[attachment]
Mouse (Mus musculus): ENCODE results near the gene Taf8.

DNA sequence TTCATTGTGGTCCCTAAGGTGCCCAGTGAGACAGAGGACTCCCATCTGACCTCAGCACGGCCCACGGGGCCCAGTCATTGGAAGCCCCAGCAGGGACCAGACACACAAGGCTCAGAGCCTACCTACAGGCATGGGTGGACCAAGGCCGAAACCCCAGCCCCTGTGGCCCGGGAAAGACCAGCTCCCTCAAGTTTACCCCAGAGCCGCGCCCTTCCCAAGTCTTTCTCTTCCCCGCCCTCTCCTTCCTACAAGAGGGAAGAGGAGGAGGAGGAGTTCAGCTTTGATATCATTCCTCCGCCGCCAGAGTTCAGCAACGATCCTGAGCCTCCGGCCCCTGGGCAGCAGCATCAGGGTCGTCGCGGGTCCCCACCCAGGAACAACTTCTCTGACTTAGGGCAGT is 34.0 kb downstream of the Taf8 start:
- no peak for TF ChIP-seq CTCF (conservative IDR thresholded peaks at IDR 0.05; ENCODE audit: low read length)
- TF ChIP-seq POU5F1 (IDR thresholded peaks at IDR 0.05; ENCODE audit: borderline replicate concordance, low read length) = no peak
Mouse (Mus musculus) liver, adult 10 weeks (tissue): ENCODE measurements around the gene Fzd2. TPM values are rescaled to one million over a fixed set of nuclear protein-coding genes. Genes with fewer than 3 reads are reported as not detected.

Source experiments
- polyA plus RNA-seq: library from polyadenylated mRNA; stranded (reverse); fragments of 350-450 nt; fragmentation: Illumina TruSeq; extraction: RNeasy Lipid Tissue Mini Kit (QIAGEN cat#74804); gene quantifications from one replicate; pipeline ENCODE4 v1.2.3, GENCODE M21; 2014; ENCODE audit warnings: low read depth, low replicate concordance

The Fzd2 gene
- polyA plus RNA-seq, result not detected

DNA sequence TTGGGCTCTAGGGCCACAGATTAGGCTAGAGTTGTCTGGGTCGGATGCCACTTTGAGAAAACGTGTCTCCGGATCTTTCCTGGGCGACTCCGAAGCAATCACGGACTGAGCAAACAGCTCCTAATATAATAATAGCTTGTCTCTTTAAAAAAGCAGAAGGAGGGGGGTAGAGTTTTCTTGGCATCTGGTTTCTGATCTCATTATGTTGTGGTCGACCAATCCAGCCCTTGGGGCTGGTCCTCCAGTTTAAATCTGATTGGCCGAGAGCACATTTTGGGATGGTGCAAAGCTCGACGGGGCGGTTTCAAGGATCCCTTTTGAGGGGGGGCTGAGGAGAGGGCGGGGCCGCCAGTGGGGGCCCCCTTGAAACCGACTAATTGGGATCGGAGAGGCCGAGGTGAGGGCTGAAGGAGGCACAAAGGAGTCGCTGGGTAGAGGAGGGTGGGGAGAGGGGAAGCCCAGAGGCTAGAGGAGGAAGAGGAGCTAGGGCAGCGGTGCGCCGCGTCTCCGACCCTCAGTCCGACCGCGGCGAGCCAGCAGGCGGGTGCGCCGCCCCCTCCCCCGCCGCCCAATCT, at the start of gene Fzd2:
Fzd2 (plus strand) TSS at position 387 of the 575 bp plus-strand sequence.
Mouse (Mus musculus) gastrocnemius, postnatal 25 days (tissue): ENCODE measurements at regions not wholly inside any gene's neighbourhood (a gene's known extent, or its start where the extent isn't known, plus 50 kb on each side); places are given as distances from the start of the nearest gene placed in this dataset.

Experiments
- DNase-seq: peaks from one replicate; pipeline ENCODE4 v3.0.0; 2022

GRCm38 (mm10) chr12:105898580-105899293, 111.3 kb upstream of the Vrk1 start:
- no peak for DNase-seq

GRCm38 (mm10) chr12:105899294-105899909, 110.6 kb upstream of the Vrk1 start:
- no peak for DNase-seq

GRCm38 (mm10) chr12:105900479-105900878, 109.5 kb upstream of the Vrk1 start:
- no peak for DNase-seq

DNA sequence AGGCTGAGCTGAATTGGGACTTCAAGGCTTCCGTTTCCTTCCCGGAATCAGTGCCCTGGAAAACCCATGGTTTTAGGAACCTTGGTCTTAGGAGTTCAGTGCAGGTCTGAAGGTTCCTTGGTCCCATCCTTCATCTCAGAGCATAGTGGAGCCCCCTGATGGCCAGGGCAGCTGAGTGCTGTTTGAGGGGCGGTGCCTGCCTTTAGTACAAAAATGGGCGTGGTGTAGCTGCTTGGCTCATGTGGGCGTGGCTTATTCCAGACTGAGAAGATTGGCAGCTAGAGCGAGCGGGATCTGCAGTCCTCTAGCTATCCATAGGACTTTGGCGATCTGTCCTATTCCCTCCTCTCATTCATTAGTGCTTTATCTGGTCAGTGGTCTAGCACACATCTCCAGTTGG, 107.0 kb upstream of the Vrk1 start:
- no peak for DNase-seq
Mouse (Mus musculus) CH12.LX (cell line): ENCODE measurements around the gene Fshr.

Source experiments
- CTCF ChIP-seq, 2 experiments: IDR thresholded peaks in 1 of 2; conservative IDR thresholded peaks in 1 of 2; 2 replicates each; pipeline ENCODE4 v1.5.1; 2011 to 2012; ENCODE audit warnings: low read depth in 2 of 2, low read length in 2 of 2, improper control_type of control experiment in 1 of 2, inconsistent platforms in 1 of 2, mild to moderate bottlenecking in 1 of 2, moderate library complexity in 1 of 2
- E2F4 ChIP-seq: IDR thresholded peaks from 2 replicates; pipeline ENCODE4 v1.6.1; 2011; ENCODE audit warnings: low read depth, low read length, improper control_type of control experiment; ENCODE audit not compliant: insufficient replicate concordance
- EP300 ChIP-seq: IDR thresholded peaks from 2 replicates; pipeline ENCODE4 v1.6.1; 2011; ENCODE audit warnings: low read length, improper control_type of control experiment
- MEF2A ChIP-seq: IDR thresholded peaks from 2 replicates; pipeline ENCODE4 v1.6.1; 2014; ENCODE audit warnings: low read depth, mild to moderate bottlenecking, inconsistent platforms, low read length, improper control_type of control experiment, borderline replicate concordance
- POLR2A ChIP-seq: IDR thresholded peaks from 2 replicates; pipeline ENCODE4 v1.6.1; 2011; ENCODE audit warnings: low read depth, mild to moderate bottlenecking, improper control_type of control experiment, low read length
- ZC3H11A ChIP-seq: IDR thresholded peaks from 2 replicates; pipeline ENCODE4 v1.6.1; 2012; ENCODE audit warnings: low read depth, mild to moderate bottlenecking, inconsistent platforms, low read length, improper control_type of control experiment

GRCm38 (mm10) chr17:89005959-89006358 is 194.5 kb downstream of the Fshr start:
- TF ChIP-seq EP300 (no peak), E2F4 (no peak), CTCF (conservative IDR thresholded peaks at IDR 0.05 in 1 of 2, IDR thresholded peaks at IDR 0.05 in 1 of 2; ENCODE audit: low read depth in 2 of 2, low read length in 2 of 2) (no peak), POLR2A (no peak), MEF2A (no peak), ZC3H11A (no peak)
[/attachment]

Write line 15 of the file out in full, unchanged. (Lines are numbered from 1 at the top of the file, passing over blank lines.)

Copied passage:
GRCm38 (mm10) chr12:105898580-105899293, 111.3 kb upstream of the Vrk1 start: